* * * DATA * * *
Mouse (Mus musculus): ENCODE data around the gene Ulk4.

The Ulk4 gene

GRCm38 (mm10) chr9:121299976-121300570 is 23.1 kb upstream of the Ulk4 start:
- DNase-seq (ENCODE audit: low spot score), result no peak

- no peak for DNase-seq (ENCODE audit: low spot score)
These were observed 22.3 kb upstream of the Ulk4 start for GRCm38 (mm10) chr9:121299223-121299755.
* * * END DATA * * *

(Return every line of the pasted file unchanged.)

Mouse (Mus musculus): ENCODE data around the gene Ulk4.

The Ulk4 gene

GRCm38 (mm10) chr9:121299976-121300570 is 23.1 kb upstream of the Ulk4 start:
- DNase-seq (ENCODE audit: low spot score), result no peak

- no peak for DNase-seq (ENCODE audit: low spot score)
These were observed 22.3 kb upstream of the Ulk4 start for GRCm38 (mm10) chr9:121299223-121299755.